What you need to know to create the perfect pairings.
Exploring oysters on the half shell has become just as adventurous as sampling wines. Thanks to advances in oyster farming and the growing popularity of raw bars, oyster tasting has advanced to the point of being akin to wine tasting.
Similar to a wine list at an upscale restaurant, an oyster menu at a raw bar can be just as daunting: there are lots of selections with obscure flavor profiles, such as vegetal with hints of minerals and umami. However, just like wine tasting, if you master a few basic concepts, you will be well on your way to getting the most out of your oysters on the half shell experience.
The two most familiar categories on a wine list are red and white, and even the most uninitiated wine drinker knows where to start. With oysters, the two main categories on the list are East Coast and West Coast, but the differences are far subtler. Unlike wines, where a white-wine drinker may learn to appreciate a red wine and vice versa, if you’ve never enjoyed a raw oyster, switching up the selection most likely will not turn you into an oyster lover.
While there are up to 150 types of oysters, East Coast and West Coast oysters have notable differences in appearance and flavor. East Coast oysters tend to have smoother shells and rounder edges and are colored brown, green and white. West Coast oysters have jagged edges with points and are colored pink, purple and black.
As for taste, East Coast oysters tend to be salty with mineral notes. West Coast oysters, depending on the type, vary in salt levels but also introduce flavors not found in East Coast oysters, such as fresh-cut grass, cucumber, watermelon and sweetness.
All raw oysters deserve a perfect wine companion, one that is white and light. To bring out the mineral qualities in East Coast oysters, choose a wine with similar attributes. Chablis fits the bill. Interestingly, the soil in the Chablis region of France actually contains fossilized oyster shells. Another great match for an East Coast oyster is Sancerre. These unoaked Sauvignon Blanc wines from France’s Loire Valley are a product of the region’s chalky soils, which provide the wine’s famed mineral qualities. An unoaked, steely-mineral of a cool climate Chardonnay is also a perfect match, especially when it’s young.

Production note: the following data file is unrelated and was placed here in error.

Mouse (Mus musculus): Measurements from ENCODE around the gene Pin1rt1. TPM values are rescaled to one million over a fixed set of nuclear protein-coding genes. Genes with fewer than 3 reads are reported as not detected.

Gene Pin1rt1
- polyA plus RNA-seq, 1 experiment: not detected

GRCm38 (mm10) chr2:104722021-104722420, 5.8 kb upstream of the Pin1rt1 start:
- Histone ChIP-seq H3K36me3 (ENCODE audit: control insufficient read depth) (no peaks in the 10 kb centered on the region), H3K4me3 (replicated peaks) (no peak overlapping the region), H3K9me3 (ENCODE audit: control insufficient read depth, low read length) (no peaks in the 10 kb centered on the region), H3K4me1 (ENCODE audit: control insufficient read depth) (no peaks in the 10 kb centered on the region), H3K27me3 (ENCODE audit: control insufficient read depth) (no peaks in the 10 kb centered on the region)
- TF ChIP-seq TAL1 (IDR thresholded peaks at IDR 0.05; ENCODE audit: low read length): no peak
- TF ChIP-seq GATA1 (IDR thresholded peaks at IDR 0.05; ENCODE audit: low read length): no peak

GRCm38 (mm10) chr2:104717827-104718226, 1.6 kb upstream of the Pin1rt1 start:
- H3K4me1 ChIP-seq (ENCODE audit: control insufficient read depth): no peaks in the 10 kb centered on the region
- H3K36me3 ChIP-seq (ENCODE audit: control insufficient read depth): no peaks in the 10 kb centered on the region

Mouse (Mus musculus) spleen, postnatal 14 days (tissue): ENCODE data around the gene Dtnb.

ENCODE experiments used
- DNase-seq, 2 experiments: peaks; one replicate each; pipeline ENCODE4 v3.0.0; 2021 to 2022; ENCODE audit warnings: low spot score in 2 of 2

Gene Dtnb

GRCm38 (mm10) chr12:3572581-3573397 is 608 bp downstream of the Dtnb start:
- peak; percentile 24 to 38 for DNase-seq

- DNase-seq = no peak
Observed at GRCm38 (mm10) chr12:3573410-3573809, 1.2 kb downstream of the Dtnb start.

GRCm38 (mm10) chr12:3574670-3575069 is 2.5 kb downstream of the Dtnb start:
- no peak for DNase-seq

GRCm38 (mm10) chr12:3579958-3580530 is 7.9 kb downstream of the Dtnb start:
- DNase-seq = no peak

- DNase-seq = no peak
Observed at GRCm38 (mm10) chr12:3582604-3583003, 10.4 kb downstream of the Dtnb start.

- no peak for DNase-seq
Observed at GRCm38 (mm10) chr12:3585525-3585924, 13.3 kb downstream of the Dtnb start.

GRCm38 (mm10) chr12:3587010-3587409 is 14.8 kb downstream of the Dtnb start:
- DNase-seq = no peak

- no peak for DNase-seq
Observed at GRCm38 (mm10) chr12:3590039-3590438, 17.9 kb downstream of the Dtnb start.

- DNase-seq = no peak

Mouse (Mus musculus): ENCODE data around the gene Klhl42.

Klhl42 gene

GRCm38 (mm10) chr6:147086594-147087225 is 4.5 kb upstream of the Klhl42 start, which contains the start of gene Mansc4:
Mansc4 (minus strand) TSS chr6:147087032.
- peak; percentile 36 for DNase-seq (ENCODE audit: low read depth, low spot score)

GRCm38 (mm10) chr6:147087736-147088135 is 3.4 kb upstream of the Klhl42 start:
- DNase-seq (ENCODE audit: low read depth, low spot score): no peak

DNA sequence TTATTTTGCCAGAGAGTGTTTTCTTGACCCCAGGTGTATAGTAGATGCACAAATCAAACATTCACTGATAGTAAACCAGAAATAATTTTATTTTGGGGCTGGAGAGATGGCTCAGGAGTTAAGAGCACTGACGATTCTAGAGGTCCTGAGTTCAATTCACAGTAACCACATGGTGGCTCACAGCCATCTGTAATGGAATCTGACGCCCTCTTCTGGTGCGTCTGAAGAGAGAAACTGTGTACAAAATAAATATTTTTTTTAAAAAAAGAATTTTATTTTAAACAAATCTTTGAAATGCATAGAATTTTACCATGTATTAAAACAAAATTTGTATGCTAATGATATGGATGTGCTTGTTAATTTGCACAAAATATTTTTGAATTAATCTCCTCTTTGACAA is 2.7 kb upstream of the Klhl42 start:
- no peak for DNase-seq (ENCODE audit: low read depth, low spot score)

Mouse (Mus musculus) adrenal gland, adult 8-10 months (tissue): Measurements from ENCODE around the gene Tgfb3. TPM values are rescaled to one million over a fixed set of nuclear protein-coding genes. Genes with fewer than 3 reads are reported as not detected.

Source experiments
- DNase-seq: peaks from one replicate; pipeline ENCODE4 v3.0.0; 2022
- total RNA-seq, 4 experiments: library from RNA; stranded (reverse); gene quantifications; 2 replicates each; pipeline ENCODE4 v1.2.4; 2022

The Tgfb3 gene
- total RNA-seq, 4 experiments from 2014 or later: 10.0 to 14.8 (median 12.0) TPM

To appreciate the herbal and fruity notes in a West Coast oyster, choose a wine with similar attributes. Spanish Albarino – with its notes of lemon, lime, pear, grapefruit, honeysuckle and nectarine – is a great companion. A Pinot Grigio from northern Italy, renowned for its lemon-lime acidity and aromas of green apple and honeysuckle, is also a perfect choice.
For a truly classic experience, the traditional pairing for raw oysters is champagne. Delicious with any type of oyster, if you are a traditionalist, this pairing is ideal for you.
By Georgene Mortimer, Island Winery
The perfect bottle of hand-crafted artisan wine awaits at Island Winery on Cardinal Rd. , Hilton Head Island. Wine by the glass and cheese platters are available Monday-Saturday from 12:30-5:30 p.m. and Sunday from 12-4 p.m. (843) 842-3141 or islandwinery.com.